Thursday, 28 June 2012

Your Health Dr James Le Fanu: 29 June

The adverse effects of modern technology, clearing night-time nasal congestion and soothing period pain

Written by Dr James Le Fanu
The memory, like any other faculty, is strengthened by constant use. This presumably accounts for the fact, often commented on by my contemporaries, that their parents' powers of recall seem to be so much better than their own. Certainly my father's struck me as prodigious – 70 years after his prep school days he could still recall all the names of the boys in his class. But then he also knew vast chunks of Shakespeare and the German Romantic Poets (learnt by heart when young) which he would, if prompted, eloquently declaim.

The practice of memorising poetry was in sharp decline by the time I went to school – but what of future generations who now no longer even have to memorise telephone numbers, as they are stored in their mobile phones and computers?

Nor is human memory the only casualty of our increasing reliance on modern technology, as it seems both punctuality and sociability are adversely effected. Certainly, there now seems less of an obligation to be on time or keep appointments, with many people admitting to being unreliable as they have the safety net of the mobile phone to fall back on if they are running late.

As for sociability, chatting on the mobile while on the bus or similar public places has displaced the traditional and ever-interesting pastime of 'people watching'; or as William Davies points out in the magazine Prospect, 'Mobiles allow us to escape from the here and now, to opt in and out of social situations in a particularly egocentric fashion.'

The final hidden adverse effect of modern communication would seem to be impatience. Now in this age of instant access to the internet, a survey suggests that people are reluctant to wait – whether at the bank, the dentist or the hairdresser. That quintessential symbol of British stoicism and order, the queue, is in sharp decline, with a fifth of respondents claiming they would rather abandon a full supermarket trolley than stand in a lengthy line at the checkout.

This week's medical problem comes courtesy of a reader from Oxford who is troubled by night-time nasal congestion that causes her to wake several times with a blocked nose and a coating of mucus in the mouth, that is also bone dry. Her family doctor has prescribed nasal sprays and antihistamines, but to no avail.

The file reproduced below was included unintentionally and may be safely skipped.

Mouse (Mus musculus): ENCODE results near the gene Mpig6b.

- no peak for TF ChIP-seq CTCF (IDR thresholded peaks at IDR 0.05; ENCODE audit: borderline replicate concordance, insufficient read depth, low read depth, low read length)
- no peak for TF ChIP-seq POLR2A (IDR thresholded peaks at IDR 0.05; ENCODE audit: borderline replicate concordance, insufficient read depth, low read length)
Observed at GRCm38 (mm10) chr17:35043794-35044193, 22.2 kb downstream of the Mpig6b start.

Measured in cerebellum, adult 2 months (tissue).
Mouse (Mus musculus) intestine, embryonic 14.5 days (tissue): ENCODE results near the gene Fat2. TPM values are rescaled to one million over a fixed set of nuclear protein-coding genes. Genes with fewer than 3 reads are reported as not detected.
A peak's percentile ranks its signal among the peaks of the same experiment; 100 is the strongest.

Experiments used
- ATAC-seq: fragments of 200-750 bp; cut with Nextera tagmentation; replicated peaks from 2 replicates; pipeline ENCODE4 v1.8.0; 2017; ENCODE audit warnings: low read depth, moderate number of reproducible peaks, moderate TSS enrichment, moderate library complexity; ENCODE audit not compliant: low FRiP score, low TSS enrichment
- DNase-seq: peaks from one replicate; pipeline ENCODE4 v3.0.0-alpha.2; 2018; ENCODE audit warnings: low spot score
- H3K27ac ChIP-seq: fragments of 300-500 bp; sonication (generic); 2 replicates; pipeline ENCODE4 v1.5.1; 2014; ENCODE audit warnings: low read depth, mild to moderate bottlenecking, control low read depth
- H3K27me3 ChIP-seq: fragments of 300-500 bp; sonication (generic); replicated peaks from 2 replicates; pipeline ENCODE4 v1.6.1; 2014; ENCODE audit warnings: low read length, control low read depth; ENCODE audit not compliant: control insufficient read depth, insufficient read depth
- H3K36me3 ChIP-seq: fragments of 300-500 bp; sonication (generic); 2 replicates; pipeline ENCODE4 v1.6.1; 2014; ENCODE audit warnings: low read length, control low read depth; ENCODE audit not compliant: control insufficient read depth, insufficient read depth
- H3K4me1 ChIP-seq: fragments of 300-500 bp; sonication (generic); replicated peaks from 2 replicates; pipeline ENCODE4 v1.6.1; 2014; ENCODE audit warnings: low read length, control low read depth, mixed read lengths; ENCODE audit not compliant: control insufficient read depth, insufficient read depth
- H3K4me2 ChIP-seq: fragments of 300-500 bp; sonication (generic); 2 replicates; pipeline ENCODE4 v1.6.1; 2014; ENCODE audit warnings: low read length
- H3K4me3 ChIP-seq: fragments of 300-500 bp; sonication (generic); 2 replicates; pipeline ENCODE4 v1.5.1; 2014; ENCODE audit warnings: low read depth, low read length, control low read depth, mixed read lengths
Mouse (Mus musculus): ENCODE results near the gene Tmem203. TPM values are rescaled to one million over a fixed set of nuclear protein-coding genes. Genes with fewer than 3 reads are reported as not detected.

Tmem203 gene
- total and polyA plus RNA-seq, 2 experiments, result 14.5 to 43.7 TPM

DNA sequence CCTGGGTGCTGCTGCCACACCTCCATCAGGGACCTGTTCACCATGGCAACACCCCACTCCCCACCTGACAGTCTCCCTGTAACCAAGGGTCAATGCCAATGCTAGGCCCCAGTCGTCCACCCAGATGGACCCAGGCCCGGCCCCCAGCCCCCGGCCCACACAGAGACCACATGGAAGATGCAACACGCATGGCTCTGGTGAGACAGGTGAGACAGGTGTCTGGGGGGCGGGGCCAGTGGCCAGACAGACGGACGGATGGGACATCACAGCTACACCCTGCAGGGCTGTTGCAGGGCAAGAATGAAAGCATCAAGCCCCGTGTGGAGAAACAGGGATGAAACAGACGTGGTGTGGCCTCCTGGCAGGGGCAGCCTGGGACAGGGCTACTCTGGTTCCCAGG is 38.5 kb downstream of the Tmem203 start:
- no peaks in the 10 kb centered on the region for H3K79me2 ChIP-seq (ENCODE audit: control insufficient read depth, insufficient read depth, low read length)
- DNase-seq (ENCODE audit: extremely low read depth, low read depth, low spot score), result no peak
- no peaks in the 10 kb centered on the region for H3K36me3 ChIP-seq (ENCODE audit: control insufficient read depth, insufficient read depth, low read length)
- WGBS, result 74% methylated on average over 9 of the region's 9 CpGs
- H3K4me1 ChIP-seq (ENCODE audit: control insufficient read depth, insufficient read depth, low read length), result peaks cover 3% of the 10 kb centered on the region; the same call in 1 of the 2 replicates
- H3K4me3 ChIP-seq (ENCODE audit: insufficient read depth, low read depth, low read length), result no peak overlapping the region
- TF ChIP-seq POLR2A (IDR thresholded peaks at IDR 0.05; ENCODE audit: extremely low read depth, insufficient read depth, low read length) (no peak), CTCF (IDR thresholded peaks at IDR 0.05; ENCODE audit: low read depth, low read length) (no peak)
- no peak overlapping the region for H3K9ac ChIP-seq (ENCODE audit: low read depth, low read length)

It would seem sensible in the first instance to make a habit of clearing the nasal passages every evening with a steam inhalation – place hot water in a shallow pan with a drop of menthol, put a towel over the head and inhale deeply. For some people catarrh is exacerbated by milk and dairy products, so it might be worthwhile cutting these foods out for a fortnight (or switching to, for example, skimmed milk) to see if this improves matters. Finally, these symptoms are most certainly exacerbated by a low grade infection in the sinuses, warranting a course of treatment with antibiotics such as clarithromycin, which that can often markedly reduce the symptoms of nasal catarrh.





Period pain is relieved by taking anti-inflammatory drugs such as Nurofen or the oral contraceptive pill. Recently, Dr Khalid Khan of London St Bartholomew's Hospital, writing in the British Medical Journal, has reviewed the efficacy of a range of alternative or complementary remedies, with disappointing results for spinal manipulation and acupuncture. More promising is relief from a hot-water bottle, and two dietary supplements taken daily: 60mg of thiamine, or fish-oil capsules. Chinese herbal medicine may offer better pain relief, though in his studies Dr Khan found that there were 'serious methodological deficiencies'.




HOME REMEDY: Wild flowers

James-Le-Fanu-Jun29-02-176As regular readers will know, I use many wild flowers for my Home Remedies, so the ability to identify them correctly is essential to anyone who wants to make their own remedies, as there are a fair few lethal plants out there.

I have several favourite books – from my well-thumbed, pocket-sized Collins Wild Flowers to Jekka McVicar's more in-depth herbal books.

And now I have another tome on my bookshelves. At the Hay Festival I heard Sarah Raven talk about her new book on wild flowers.

This is a large and expensive book, but it is truly beautiful and a joy to delve into. She gives a personal description, or vignette, of the flowers, which brings them to life and makes it easier to identify them as a result – much as the best bird-spotting books do. (OK, maybe I need to get out more.)

So now I can easily remember why navelwort is so-called – its circular leaves with a little indent look like a tummy button; and now I know just how strong wild garlic leaves (shown left) are, as a whole week's-worth of milk had to be thrown away after the cows ate a patch of wild garlic – the smell was so overpowering.

Wild Flowers by Sarah Raven (Bloomsbury Publishing, released on 30 August, £30).

Sof McVeigh: 

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